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Tuesday Tease: Original Tease

220160-250I recently sat down with Donna Touch of Chicago-based burlesque collective Original Tease to talk about their upcoming show at the White Rabbit Cabaret in Indianapolis. Original Tease is a group of incredibly talented “classic” burlesque performers and their shows are unique in that they incorporate group routines, a musical hostess and comedy, creating an authentic vaudeville-style experience. Be sure to pick up tickets for their Indianapolis show on Saturday, June 22 right over here, before they’re gone!

Donna was kind enough to answer my questions about the origins of Original Tease, their upcoming shows and her experience of taking a burlesque show on the road. She even offers up some great advice to burlesque producers that are interested in hitting the road.

So, without further ado, I give you Miss Donna Touch:

First of all, tell me a little about how Original Tease started. You call yourself a “collective” as opposed to a “troupe”. What’s the difference?
When I started Original Tease it was in response to an opportunity to take over the monthly 2nd Friday night show slot at one of my favorite Chicago bars, Lincoln Tap Room. I had already had a great relationship with the bar and knew the space was ideal for a show, but I didn’t necessarily have the cast yet. I hand-picked and invited a small group of girls to be a part of the initial launch. They all committed to be a part of the show and shared my vision. There are no contracts, group rules or restrictions to participating. We are just held together by our common goals which include putting on a great show and advancing our personal performances. We get together when we need to practice our group routines as well as workshop our numbers, providing a constructive environment for giving/receiving feedback and helping each other out with costuming, dance moves and advice. We are all sharing in the experience and responsibility of making whatever we do great. So far, that has been a stronger glue than a troupe member title and it shows in the quality of what we create.

Do you consider yourselves to be more traditional and/or retro or do you incorporate modern elements into your shows?
We are definitely on the more traditional/retro spectrum. We are the girls that love sparkle, giant headdresses, well placed appliqués and lots of feathers! While we all have routines that are modern in theme, they still really showcase the art of the tease in a traditional burlesque sense.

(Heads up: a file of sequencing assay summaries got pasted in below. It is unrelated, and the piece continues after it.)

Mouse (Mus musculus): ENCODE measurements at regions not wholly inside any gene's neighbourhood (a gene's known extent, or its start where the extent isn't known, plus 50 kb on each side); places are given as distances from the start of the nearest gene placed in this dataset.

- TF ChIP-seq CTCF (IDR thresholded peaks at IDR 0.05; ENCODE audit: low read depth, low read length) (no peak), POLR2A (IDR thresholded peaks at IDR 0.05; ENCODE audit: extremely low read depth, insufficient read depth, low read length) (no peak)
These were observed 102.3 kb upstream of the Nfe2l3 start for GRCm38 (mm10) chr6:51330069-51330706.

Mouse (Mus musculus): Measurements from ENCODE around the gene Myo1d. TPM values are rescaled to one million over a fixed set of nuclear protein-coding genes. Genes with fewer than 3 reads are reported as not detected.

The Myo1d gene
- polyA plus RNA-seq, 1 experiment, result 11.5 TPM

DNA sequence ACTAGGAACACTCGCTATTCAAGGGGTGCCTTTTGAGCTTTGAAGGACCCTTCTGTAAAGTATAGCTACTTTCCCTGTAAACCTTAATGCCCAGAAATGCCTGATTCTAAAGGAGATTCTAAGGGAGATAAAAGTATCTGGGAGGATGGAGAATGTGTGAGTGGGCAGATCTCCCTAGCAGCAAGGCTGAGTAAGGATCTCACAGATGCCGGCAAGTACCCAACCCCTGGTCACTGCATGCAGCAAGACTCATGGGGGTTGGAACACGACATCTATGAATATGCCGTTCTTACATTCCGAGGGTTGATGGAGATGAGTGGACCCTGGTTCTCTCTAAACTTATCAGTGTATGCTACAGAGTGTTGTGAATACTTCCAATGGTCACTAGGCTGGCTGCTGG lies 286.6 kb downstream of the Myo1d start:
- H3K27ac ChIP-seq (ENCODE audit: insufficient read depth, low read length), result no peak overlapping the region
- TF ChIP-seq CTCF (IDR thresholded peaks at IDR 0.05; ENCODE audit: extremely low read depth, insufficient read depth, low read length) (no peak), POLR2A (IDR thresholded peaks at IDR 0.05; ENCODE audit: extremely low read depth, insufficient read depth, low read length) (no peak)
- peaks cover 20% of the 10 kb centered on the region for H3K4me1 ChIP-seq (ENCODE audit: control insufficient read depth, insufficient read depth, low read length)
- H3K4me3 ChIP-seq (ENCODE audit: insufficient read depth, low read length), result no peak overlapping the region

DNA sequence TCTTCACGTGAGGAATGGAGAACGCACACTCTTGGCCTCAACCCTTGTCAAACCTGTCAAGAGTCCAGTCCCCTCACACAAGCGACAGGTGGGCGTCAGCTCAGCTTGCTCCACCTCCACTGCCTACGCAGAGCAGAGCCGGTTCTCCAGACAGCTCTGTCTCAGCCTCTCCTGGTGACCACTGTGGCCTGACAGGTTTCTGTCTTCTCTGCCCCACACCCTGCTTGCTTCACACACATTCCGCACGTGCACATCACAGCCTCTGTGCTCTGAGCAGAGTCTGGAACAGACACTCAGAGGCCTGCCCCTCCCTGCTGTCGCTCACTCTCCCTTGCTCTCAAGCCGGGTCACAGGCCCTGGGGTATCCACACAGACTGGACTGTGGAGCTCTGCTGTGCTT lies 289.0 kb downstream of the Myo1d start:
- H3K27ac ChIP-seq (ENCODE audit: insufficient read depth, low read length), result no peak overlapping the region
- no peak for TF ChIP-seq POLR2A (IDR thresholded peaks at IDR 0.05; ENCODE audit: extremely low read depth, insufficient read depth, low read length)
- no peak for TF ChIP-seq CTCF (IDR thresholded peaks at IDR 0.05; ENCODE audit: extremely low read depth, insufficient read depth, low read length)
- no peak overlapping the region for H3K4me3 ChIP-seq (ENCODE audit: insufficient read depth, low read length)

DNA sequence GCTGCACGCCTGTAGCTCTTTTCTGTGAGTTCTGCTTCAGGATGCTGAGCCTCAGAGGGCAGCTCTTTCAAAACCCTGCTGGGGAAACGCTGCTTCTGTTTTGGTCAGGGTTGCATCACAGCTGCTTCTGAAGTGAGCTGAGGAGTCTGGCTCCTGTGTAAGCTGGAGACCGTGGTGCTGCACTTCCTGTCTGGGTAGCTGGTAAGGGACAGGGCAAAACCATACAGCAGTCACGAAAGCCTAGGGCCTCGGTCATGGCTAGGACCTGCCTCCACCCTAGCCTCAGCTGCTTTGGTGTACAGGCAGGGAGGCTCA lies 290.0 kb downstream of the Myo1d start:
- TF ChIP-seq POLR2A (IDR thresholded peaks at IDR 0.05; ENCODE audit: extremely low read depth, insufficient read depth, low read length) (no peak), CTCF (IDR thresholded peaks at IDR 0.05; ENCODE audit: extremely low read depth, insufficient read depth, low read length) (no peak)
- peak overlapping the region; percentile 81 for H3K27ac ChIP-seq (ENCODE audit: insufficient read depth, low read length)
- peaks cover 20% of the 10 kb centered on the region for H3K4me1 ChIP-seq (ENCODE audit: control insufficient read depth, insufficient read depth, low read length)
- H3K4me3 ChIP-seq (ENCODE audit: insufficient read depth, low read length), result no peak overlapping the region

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Tuesday Tease: The Return of Vaudeville!

220px-How_to_Enter_Vaudeville_coverIn the last half of the 19th century and the first half of the 20th, vaudeville ruled American and Canadian stages. Vaudeville performances usually consisted of a variety of different, unrelated acts grouped together on one bill. Typically, this included comedians, musicians, dancers, magicians, actors, acrobats, and, in the more risqué houses, burlesque. Vaudeville was an extension of the travelling medicine shows, sideshows, circuses, burlesque shows and dime museums that had entertained working class audiences around the country in the early half of the 19th century. It basically took the crowd-pleasing elements of these travelling shows and combined them under one roof while, in most cases, toning down the bawdy material, in an attempt to draw in middle class audiences of all ages.

Ironically, despite the attempt to tone down more risqué material, it was in vaudeville that we first started to see America’s fascination with the female form. Many historians believe that it was during the early days of vaudeville that the female body became a “sexual spectacle” in itself. For the first time in American culture the sexualized female form began to permeate popular culture: in the shops, the restaurants, the grocery store and in the newspaper. And as the image of the sexualized female form became more popular with the general public, vaudeville producers began including more female acts where the women would wear revealing attire and tight gowns. Even an innocent sister act would sell better than a comparable male act and many female vaudeville performers were then encouraged to focus less on talent and more on their figure. Eventually, audiences would be surprised when a female possessed actual talent in addition to being good looking.
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